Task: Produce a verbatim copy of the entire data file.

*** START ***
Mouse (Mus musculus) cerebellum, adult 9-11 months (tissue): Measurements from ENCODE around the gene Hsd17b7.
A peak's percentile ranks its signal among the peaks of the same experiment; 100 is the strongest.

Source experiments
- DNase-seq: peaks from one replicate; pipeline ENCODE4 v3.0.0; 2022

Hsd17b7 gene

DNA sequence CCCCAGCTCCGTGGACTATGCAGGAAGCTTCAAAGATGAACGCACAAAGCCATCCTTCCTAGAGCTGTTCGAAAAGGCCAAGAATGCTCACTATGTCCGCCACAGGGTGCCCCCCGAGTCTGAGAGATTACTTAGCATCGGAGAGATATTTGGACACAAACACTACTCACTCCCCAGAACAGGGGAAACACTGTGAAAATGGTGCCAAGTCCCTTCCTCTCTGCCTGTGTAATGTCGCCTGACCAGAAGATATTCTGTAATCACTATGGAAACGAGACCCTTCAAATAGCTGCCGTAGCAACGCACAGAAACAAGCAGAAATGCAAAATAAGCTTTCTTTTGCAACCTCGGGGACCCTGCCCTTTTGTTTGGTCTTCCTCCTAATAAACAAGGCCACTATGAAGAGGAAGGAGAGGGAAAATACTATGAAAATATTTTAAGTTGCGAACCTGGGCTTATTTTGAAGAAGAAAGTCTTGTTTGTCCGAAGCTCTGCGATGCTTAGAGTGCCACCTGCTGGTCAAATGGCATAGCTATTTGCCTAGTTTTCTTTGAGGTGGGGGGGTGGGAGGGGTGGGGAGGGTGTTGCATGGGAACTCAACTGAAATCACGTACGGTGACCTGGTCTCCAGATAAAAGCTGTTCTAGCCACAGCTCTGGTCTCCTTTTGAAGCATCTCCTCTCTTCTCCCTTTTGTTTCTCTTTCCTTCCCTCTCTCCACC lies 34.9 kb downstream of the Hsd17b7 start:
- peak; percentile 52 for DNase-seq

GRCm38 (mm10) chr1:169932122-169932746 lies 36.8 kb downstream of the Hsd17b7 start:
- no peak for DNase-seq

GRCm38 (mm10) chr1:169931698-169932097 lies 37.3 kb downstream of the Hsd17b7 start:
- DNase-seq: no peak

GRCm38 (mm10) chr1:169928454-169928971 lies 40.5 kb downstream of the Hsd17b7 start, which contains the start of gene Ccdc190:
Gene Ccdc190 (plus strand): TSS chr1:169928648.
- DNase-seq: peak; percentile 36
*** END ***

Mouse (Mus musculus) cerebellum, adult 9-11 months (tissue): Measurements from ENCODE around the gene Hsd17b7.
A peak's percentile ranks its signal among the peaks of the same experiment; 100 is the strongest.

Source experiments
- DNase-seq: peaks from one replicate; pipeline ENCODE4 v3.0.0; 2022

Hsd17b7 gene

DNA sequence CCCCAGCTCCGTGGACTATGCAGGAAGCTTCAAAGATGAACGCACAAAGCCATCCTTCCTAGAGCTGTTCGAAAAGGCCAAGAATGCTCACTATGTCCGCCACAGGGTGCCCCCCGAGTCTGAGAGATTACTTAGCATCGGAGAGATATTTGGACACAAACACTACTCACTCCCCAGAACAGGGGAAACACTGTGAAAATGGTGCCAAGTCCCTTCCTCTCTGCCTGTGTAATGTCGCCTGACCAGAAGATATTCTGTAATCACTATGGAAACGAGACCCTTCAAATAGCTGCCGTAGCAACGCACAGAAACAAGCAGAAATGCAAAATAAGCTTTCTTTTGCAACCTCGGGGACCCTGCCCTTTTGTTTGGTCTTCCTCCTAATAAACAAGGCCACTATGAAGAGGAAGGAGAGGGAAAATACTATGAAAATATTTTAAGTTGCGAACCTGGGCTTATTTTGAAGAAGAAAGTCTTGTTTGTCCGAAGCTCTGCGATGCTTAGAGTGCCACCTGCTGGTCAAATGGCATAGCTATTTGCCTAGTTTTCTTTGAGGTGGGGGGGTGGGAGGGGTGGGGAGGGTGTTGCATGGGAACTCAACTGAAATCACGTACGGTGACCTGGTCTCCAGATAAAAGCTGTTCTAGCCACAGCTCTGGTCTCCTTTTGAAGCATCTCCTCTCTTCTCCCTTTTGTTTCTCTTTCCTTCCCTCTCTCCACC lies 34.9 kb downstream of the Hsd17b7 start:
- peak; percentile 52 for DNase-seq

GRCm38 (mm10) chr1:169932122-169932746 lies 36.8 kb downstream of the Hsd17b7 start:
- no peak for DNase-seq

GRCm38 (mm10) chr1:169931698-169932097 lies 37.3 kb downstream of the Hsd17b7 start:
- DNase-seq: no peak

GRCm38 (mm10) chr1:169928454-169928971 lies 40.5 kb downstream of the Hsd17b7 start, which contains the start of gene Ccdc190:
Gene Ccdc190 (plus strand): TSS chr1:169928648.
- DNase-seq: peak; percentile 36